Visualization Woes: Smart Software Creates Human Problems
December 10, 2012
I am not dependent on visualization to figure out what data imply or “mean.” I have been a critic of systems which insulate the professional from the source information and data. I read “Visualization Problem”. The article focuses on the system user’s inability to come up with a mental picture or a concept. I learned:
I know I am supposed to get better with time, but it feels that the whole visualization part shouldn’t be this hard, especially since I can picture my wonderland so easily. I tried picturing my tulpa in my wonderland, in black/white voids, without any background, even what FAQ_man guide says about your surroundings, but none has worked. And I really have been working on her form for a long time.
A “tulpa” is a construct. But the key point is that the software cannot do the work of an inspired human.
The somewhat plaintive lament trigger three thoughts about the mad rush to “smart software” which converts data into high impact visuals.
First, a user may not be able to conceptualize what the visualization system is supposed to deliver in the first place. If a person becomes dependent on what the software provides, the user is flying blind. In the case of the “tulpa” problem, the result may be a lousy output. In the case of a smart business intelligence system such as Palantir’s or Centrifuge Systems’, the result may be data which are not understood.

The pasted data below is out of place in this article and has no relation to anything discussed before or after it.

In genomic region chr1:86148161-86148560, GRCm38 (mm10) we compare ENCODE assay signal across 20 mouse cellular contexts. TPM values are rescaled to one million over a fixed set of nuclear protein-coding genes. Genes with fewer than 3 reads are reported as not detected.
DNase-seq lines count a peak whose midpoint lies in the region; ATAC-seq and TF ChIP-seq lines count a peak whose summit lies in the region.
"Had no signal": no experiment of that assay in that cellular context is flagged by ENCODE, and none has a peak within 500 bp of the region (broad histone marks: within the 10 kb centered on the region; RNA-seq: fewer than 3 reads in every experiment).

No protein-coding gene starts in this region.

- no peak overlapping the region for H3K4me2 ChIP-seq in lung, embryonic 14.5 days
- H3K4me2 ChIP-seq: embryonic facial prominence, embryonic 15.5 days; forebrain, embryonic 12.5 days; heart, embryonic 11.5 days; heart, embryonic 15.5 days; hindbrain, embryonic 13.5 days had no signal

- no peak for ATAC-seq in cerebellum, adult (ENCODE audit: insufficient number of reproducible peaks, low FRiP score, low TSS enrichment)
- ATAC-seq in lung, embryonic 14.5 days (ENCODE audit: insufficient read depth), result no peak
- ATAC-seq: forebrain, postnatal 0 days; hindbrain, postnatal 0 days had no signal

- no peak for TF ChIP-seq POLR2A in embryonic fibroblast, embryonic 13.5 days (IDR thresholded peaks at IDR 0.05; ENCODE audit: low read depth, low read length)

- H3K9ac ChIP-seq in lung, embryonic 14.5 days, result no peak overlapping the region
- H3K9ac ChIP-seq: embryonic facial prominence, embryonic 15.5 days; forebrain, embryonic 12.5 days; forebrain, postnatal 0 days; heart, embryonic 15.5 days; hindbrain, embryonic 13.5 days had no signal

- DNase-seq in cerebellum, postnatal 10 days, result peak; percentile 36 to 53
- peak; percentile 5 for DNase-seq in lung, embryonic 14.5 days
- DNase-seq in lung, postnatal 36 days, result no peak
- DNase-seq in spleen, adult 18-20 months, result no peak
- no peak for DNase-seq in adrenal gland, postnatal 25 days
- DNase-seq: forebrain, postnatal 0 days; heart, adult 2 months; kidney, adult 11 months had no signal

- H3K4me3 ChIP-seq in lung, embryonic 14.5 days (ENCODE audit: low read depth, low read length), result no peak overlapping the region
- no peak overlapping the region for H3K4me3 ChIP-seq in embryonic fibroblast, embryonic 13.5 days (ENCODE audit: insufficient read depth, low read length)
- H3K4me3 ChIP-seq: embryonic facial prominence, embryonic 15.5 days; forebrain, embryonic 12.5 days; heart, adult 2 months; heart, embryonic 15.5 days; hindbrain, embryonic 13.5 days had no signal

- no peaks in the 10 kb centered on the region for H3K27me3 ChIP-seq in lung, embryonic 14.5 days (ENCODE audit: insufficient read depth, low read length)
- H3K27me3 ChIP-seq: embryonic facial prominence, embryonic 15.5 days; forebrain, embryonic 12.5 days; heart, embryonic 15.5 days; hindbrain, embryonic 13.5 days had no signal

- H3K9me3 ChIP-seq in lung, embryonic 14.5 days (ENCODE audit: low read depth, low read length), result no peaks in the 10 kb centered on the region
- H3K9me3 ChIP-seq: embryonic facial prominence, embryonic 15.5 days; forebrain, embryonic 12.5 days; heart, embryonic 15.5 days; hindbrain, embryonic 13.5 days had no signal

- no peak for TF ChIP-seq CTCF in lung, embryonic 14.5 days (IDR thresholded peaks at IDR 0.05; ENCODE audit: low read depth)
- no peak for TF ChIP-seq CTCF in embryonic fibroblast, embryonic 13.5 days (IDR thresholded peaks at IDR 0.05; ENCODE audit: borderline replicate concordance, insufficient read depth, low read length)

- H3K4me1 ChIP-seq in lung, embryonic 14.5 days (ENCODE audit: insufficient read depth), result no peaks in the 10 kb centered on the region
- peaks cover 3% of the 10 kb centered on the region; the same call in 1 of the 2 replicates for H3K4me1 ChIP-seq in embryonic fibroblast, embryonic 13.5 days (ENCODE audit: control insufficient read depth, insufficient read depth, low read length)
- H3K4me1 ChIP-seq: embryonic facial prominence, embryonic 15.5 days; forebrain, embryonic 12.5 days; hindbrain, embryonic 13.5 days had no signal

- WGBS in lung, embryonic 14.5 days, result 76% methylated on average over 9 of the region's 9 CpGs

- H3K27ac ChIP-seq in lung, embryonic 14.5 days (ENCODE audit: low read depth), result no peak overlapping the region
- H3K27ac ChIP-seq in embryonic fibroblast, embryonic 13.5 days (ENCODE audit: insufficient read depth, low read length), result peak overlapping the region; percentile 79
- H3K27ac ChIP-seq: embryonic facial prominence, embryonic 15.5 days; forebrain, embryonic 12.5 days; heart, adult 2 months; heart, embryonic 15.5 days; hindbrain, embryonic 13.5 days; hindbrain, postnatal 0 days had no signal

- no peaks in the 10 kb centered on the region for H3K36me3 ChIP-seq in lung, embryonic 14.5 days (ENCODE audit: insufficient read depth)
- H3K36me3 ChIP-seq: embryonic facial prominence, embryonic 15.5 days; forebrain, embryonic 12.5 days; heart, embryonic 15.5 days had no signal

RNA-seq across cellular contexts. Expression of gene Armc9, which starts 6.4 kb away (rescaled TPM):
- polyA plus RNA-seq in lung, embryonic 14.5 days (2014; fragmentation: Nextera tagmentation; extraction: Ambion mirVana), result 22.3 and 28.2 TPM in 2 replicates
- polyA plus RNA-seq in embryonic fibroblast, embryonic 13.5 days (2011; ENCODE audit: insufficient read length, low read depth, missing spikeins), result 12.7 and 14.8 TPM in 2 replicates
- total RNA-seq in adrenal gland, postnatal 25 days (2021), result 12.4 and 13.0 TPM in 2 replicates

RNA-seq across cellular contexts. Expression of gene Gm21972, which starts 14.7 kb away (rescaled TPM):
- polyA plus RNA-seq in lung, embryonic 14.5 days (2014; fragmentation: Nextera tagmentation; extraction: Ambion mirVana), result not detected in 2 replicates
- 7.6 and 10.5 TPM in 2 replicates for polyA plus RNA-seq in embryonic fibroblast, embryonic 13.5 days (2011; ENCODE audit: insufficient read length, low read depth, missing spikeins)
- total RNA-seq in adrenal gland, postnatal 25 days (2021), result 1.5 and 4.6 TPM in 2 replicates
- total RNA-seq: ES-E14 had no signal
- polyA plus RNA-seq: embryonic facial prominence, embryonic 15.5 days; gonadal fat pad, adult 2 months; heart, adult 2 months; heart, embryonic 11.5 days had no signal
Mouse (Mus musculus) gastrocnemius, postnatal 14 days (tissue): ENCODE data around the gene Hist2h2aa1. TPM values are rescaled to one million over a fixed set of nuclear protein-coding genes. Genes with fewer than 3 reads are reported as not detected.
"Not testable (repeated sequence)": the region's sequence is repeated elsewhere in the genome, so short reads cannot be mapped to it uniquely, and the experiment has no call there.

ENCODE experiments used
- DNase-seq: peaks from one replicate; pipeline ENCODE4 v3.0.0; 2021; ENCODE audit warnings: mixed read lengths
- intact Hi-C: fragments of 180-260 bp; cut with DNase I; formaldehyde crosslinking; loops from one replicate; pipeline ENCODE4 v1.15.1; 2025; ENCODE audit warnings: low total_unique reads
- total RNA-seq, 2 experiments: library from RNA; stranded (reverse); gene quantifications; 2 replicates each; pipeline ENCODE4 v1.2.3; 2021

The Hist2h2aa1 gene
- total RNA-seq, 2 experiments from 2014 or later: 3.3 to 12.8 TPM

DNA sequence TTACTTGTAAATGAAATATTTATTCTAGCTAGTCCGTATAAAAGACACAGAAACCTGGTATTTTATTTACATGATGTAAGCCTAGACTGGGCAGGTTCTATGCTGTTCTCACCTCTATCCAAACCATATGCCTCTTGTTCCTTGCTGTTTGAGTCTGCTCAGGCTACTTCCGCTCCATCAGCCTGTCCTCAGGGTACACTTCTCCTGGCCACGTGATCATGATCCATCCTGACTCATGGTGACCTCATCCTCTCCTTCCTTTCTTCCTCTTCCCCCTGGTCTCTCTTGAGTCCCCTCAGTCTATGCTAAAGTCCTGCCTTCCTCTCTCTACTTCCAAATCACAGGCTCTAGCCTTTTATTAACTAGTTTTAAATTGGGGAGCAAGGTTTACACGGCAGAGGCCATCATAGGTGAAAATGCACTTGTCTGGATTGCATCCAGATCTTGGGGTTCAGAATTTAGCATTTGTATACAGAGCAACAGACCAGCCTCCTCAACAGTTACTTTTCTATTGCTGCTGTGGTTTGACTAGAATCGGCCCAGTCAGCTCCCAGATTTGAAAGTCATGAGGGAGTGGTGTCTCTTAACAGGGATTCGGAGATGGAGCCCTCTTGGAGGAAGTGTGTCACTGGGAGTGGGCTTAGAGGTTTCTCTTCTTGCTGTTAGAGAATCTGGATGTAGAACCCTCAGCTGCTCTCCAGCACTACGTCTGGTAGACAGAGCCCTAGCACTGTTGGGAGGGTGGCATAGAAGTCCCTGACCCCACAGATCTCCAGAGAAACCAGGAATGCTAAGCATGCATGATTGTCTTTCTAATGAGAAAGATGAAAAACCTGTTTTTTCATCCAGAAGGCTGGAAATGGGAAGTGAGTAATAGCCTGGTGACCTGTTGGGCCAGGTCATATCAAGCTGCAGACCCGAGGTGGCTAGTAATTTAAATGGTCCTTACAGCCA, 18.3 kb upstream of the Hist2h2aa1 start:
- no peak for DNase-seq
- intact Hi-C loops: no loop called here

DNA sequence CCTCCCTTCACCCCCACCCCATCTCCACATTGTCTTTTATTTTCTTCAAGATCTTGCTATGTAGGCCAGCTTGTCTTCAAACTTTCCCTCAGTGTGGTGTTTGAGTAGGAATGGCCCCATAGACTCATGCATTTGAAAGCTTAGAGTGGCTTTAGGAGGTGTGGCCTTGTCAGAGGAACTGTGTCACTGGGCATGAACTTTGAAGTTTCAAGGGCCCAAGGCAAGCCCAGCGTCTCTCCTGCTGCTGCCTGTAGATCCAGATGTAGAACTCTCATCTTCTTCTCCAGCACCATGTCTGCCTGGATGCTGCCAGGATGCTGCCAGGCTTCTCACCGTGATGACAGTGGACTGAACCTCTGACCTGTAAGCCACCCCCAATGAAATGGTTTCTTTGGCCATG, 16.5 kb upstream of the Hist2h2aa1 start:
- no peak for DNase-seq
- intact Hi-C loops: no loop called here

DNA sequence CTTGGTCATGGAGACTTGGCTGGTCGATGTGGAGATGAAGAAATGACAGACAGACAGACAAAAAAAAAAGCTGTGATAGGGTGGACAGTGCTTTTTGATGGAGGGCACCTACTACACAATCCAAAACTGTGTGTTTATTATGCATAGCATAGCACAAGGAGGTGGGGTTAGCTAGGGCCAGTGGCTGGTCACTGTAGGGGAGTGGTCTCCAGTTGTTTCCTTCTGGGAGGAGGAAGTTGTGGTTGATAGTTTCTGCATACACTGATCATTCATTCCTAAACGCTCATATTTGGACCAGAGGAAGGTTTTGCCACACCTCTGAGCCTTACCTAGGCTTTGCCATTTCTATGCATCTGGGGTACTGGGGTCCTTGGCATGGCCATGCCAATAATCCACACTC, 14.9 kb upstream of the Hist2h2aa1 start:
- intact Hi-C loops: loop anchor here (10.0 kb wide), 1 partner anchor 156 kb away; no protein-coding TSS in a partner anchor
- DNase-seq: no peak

Second, the weak link in this shift from “getting one’s hands dirty” by reviewing data, looking at exceptions, and making decisions about the processes to be used to generate a chart or graph puts the vendor in control. My view is that users of smart software have to do more than get the McDonald’s or KFC’s version of a good meal.
Third, with numerical literacy and a preference for “I’m feeling lucky” interfaces, the likelihood of content and data manipulation increases dramatically.
I am not able to judge a good “tulpa” from a bad “tulpa.” I do know that as smart software diffuses, the problem software will solve is the human factor. I think that is not such a good thing. From the author’s pain learning will result. For a vendor, from the author’s pain motivation to deliver predictive outputs and more training wheel functions will be what research and develop focuses upon.
I prefer a system with balance like Digital Reasoning’s: Advanced technology, appropriate user controls, and an interface which permits closer looks at data.
Stephen E Arnold, December 10, 2012